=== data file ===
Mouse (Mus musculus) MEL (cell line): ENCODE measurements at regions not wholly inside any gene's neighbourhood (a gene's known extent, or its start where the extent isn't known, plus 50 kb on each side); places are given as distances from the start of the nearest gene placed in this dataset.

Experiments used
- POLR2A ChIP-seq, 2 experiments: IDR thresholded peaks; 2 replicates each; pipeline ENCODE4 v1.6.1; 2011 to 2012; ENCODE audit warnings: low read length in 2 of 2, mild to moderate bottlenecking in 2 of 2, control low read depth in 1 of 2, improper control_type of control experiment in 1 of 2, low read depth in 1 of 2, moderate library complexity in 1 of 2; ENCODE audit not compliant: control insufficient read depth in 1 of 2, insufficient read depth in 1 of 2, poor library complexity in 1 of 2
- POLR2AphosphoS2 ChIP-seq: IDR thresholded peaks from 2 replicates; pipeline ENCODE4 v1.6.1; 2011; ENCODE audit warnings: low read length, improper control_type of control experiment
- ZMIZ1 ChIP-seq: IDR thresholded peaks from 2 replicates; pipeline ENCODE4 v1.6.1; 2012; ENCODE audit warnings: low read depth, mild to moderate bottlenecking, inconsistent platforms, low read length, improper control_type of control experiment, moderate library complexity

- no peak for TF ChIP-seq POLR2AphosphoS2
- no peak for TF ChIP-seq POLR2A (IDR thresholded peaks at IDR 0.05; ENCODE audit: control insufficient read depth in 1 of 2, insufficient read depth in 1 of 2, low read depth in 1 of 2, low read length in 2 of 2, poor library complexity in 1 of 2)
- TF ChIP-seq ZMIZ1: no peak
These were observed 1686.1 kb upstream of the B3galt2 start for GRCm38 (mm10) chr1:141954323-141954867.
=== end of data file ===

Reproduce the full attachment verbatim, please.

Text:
Mouse (Mus musculus) MEL (cell line): ENCODE measurements at regions not wholly inside any gene's neighbourhood (a gene's known extent, or its start where the extent isn't known, plus 50 kb on each side); places are given as distances from the start of the nearest gene placed in this dataset.

Experiments used
- POLR2A ChIP-seq, 2 experiments: IDR thresholded peaks; 2 replicates each; pipeline ENCODE4 v1.6.1; 2011 to 2012; ENCODE audit warnings: low read length in 2 of 2, mild to moderate bottlenecking in 2 of 2, control low read depth in 1 of 2, improper control_type of control experiment in 1 of 2, low read depth in 1 of 2, moderate library complexity in 1 of 2; ENCODE audit not compliant: control insufficient read depth in 1 of 2, insufficient read depth in 1 of 2, poor library complexity in 1 of 2
- POLR2AphosphoS2 ChIP-seq: IDR thresholded peaks from 2 replicates; pipeline ENCODE4 v1.6.1; 2011; ENCODE audit warnings: low read length, improper control_type of control experiment
- ZMIZ1 ChIP-seq: IDR thresholded peaks from 2 replicates; pipeline ENCODE4 v1.6.1; 2012; ENCODE audit warnings: low read depth, mild to moderate bottlenecking, inconsistent platforms, low read length, improper control_type of control experiment, moderate library complexity

- no peak for TF ChIP-seq POLR2AphosphoS2
- no peak for TF ChIP-seq POLR2A (IDR thresholded peaks at IDR 0.05; ENCODE audit: control insufficient read depth in 1 of 2, insufficient read depth in 1 of 2, low read depth in 1 of 2, low read length in 2 of 2, poor library complexity in 1 of 2)
- TF ChIP-seq ZMIZ1: no peak
These were observed 1686.1 kb upstream of the B3galt2 start for GRCm38 (mm10) chr1:141954323-141954867.